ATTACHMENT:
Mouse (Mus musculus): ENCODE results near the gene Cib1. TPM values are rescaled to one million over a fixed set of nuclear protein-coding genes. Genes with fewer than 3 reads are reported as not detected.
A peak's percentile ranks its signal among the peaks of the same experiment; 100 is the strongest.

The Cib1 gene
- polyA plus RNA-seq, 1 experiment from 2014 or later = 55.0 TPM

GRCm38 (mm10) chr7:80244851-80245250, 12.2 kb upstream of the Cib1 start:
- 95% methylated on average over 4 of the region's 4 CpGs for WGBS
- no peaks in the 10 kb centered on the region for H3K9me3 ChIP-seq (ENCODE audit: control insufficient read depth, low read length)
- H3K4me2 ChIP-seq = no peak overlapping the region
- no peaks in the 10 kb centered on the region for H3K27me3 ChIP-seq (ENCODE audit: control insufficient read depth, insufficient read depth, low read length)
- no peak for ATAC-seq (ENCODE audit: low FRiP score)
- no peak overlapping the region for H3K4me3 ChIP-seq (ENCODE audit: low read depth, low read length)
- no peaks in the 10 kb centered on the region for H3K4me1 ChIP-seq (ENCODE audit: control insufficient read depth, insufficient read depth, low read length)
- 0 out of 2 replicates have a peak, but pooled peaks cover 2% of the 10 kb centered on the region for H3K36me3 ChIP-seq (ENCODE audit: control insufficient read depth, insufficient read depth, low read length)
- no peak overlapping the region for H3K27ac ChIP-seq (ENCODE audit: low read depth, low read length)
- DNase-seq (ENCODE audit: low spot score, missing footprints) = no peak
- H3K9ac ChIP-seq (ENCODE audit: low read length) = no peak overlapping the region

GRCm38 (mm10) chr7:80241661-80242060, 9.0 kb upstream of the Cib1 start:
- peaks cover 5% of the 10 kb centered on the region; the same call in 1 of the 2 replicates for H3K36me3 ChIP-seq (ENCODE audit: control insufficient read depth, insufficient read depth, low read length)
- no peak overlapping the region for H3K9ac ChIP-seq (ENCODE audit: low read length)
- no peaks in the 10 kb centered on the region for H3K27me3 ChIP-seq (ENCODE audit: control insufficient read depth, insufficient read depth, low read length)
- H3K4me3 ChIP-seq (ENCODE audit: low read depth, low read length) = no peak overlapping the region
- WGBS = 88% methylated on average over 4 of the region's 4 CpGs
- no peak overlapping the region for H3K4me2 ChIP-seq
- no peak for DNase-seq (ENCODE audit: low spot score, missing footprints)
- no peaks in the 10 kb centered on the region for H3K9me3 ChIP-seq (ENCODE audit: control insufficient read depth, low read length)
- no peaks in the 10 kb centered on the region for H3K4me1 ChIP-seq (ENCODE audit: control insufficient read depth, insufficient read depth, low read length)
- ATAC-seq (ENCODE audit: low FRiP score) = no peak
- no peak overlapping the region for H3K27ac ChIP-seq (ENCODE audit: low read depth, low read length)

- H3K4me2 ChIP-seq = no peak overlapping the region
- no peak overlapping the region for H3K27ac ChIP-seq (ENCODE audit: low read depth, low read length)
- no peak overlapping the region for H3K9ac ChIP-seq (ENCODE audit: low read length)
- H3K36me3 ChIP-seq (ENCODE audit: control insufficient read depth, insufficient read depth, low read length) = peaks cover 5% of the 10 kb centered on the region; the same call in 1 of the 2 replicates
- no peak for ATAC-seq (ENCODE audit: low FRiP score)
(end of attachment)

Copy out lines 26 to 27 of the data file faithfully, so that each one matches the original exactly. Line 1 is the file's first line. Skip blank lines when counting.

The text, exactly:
- no peaks in the 10 kb centered on the region for H3K4me1 ChIP-seq (ENCODE audit: control insufficient read depth, insufficient read depth, low read length)
- ATAC-seq (ENCODE audit: low FRiP score) = no peak